We have issues with gun violence. We can acknowledge that. Every police officer in Montreal is concerned about the problem. We have a specialized team working on the process and we are still adding some resources to every situation when we need it because we need to analyze every situation and adapt our services to that situation.

Montreal is still safe, it's still a safe place to live. Montreal police officers are doing everything they can. They are concerned about the problem and they are engaged to do everything in their power to resolve this.

Montreal's mayor is a woman. The head of the executive committee is also a woman. And now, you're the first woman to head the Montreal police service. How does that make you feel?

Since 1988, society has evolved and the Montreal police has done the same. Of course, I'm very happy, I'm very proud. But I'm also thankful to have the chance to do this job.

I've been working the job for 34 years now. I don't have any doubts about what I can do, I don't have any doubts about what I can change. I'm proud of myself and I'm doing it for all the women who are working for the citizens of Montreal.

Former Sûreté du Québec director Martin Prud'homme was recently hired as the deputy director general of public security. Are there two police chiefs working in Montreal? Do you worry about that dynamic?

Not really. I'm the police chief for — I don't know how long — but I'm [ready] to do it for a long time. For maybe a couple of months or maybe more as long as I'm needed. Martin Prud'homme has new responsibilities so he has the fire department, the legal department. He has a lot on his plate but I'm sure he's going to be a pretty good support for the Montreal police force. But I'm still the police chief.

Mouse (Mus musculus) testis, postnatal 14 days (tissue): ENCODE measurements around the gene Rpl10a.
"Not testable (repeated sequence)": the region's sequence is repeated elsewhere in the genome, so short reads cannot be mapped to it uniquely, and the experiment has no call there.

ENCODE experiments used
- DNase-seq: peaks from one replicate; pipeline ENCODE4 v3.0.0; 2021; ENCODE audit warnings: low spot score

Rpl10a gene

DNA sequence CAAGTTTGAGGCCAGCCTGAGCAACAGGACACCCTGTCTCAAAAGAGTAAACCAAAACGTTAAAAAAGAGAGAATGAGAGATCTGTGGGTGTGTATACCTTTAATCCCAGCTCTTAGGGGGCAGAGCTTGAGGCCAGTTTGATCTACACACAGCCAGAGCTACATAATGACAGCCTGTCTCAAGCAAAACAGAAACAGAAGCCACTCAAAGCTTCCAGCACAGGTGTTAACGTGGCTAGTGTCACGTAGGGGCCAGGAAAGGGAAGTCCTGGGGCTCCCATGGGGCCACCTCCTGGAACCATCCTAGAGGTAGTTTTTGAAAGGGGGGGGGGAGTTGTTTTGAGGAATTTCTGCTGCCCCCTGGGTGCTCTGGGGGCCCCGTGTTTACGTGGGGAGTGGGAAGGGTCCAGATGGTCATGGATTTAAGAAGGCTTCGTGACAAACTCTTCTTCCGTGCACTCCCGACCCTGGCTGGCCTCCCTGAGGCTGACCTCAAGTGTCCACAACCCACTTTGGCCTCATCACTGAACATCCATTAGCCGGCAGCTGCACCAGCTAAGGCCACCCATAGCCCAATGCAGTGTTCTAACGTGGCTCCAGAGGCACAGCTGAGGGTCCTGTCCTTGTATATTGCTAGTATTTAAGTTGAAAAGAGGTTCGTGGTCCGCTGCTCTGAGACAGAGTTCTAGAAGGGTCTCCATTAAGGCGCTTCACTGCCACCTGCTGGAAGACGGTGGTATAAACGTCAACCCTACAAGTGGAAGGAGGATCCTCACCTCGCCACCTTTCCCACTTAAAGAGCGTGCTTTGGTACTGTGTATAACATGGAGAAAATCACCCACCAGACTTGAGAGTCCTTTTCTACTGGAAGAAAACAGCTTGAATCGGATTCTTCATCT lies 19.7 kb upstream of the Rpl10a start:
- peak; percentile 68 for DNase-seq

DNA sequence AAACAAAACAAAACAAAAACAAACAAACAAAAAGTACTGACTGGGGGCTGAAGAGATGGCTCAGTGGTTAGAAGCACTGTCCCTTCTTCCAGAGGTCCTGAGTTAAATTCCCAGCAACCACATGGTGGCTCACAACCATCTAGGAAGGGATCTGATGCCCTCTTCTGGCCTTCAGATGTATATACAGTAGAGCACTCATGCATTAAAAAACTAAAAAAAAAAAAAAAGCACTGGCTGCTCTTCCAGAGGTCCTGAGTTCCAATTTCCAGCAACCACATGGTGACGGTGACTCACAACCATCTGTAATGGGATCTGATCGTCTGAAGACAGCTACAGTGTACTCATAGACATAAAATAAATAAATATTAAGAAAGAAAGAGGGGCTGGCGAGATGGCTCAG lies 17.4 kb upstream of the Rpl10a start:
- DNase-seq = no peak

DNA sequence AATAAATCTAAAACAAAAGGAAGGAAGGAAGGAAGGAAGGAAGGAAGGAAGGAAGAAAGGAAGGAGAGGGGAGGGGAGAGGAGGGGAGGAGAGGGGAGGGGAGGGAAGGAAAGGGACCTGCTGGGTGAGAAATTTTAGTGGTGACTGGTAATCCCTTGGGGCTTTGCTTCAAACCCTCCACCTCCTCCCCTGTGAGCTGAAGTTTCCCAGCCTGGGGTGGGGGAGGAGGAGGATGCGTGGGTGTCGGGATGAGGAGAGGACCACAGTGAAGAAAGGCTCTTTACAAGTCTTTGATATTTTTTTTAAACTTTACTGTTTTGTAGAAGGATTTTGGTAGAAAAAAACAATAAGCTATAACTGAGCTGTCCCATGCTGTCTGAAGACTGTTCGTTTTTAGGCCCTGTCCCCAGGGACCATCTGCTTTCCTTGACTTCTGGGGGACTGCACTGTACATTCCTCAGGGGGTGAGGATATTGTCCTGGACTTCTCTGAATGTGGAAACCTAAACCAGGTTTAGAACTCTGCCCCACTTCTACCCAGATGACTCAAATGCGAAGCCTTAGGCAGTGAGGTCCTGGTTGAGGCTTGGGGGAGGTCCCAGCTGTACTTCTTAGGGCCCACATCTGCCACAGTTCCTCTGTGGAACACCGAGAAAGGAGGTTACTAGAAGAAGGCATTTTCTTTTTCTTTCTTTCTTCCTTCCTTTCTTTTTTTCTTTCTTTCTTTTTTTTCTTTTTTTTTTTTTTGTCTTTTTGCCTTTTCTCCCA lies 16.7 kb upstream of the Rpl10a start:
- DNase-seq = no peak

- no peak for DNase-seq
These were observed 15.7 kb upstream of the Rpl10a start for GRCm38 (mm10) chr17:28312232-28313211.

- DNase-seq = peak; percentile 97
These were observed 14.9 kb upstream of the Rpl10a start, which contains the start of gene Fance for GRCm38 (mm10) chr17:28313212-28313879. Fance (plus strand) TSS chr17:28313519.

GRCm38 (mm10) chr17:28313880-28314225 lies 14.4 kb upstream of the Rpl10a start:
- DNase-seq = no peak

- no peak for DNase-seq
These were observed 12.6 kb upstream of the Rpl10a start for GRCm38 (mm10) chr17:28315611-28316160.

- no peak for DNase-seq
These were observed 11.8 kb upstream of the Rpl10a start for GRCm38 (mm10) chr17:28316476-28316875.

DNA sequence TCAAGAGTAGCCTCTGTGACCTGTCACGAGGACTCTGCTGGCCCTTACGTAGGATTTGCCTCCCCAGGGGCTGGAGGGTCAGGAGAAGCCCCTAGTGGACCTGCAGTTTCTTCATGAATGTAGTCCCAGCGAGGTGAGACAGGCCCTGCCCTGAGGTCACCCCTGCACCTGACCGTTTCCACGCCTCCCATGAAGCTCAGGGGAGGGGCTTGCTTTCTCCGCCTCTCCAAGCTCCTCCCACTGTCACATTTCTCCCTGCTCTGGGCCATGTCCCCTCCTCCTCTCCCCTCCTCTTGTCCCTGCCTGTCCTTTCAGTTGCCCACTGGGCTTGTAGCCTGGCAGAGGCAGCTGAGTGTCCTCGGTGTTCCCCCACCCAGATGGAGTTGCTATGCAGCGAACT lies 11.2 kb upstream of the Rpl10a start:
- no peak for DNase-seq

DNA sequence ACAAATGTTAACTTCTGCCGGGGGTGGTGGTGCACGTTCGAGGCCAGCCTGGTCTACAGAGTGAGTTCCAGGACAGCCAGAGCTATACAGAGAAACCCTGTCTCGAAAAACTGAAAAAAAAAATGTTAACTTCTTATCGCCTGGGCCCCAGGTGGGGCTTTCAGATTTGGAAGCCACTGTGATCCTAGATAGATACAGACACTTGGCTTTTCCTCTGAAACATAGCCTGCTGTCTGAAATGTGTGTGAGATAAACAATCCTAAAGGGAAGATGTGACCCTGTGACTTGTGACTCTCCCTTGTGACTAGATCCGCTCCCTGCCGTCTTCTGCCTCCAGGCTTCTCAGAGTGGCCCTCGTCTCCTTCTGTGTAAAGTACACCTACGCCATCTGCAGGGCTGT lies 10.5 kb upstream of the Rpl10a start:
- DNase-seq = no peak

With your interim role, do you intend to make sure things are run well and steadily or do you view your job as effecting change? Do you need to reform anything? How do you view the next few months?

Of course. I've been there for the past three years. I was the assistant director. I knew all the issues for the Montreal police. I won't be sitting beside the driver — I'm the driver of the car. I have 6,000 employees. I have 2 million people who are living in Montreal so I can't be on the brakes, waiting for something. I need to be in charge. If I need to change something, I'm going to do it. It's my job.

What is the biggest issue facing the police service now?

For the City of Montreal, for the citizens, of course, it's the gun violence. Every day, we need to think about it, we need to adapt our methods. Our homicide solution rate is 92 per cent for 2020. We're doing the job, it's complex, it's going to take some time, but we're doing the job we're engaged to do.

The pandemic has completely redrawn the map for where homeless people are in this city. The encampment on Notre-Dame was a difficult thing for the police to deal with. How will you deal with this issue?

Well, we don't do it alone. We have some partners on that and we've been doing it for a long time now. Yes, the pandemic changed some things, but we're still pretty involved with all vulnerable [people] in the city of montreal. Of course, we have some specialized teams that are doing the work on the street, and the patrols are prepared to act with the homelessness.

Is there any short-term change you intend to implement in how the police service is run?

I've been in charge for five days, so we'll see. But I won't hesitate.

This Q&A has been edited for length and clarity.